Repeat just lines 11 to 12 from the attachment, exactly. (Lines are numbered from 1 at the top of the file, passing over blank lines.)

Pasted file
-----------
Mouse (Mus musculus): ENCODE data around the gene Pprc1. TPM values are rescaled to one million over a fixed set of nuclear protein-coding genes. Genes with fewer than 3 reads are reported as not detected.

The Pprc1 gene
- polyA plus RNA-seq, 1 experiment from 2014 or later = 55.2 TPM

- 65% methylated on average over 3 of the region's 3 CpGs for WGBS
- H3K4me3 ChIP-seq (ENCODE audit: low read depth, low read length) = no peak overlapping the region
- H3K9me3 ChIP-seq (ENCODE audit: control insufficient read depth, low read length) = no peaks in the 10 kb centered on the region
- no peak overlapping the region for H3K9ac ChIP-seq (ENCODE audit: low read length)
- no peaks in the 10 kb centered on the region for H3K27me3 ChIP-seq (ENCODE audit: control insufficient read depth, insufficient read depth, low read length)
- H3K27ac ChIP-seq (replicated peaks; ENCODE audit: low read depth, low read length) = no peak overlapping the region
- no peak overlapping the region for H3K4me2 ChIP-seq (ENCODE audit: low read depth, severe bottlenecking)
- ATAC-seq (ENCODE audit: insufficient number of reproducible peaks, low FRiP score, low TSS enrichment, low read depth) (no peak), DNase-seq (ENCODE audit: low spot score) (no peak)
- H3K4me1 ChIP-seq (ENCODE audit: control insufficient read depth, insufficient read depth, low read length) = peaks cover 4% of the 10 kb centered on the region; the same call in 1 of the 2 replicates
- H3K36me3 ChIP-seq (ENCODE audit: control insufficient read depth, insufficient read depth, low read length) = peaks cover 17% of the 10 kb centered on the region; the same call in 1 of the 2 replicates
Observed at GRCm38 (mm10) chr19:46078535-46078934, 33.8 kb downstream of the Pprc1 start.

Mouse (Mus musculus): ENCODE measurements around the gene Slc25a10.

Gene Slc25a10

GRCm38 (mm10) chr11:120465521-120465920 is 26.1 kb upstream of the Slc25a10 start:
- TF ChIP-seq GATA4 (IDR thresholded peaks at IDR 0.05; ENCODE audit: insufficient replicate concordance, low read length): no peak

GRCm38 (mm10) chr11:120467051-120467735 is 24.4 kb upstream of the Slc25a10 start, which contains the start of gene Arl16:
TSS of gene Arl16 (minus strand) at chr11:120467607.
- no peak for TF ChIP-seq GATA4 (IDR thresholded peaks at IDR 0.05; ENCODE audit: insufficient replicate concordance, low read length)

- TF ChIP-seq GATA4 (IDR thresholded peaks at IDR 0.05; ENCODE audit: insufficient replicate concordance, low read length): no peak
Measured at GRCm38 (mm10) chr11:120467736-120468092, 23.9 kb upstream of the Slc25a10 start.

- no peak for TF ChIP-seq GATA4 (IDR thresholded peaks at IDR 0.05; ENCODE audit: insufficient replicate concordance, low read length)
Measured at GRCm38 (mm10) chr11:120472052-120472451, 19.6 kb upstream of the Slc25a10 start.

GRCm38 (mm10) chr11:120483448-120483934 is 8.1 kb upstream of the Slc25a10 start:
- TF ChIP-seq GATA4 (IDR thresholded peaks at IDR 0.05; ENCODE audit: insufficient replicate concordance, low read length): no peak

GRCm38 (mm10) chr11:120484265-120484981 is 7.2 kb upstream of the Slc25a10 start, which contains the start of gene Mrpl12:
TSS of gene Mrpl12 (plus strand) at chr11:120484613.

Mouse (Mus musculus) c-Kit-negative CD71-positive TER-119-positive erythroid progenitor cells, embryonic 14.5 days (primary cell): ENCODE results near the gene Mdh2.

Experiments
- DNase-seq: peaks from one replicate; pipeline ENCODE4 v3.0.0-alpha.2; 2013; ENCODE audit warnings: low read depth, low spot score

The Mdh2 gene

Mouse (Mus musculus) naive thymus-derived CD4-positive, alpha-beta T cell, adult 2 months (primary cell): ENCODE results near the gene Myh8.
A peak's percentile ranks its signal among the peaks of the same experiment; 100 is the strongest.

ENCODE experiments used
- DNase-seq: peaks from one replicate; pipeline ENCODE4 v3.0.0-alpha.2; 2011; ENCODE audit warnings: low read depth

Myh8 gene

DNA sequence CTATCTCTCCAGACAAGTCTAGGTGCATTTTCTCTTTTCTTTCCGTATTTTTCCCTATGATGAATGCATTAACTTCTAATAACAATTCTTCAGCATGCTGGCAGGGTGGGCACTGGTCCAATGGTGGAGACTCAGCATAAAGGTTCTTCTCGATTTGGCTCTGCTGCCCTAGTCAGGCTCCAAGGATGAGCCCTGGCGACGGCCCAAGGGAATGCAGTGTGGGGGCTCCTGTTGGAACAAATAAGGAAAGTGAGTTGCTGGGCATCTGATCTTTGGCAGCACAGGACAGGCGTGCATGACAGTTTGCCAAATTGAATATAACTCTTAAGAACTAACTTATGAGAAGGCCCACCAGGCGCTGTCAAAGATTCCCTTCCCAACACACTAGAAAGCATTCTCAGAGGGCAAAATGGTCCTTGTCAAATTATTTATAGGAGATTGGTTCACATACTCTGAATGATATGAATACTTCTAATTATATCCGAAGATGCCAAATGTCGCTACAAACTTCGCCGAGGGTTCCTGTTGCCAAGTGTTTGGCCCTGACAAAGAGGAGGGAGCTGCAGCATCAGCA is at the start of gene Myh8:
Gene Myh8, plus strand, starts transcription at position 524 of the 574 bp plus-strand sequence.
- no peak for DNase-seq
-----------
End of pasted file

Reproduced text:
- ATAC-seq (ENCODE audit: insufficient number of reproducible peaks, low FRiP score, low TSS enrichment, low read depth) (no peak), DNase-seq (ENCODE audit: low spot score) (no peak)
- H3K4me1 ChIP-seq (ENCODE audit: control insufficient read depth, insufficient read depth, low read length) = peaks cover 4% of the 10 kb centered on the region; the same call in 1 of the 2 replicates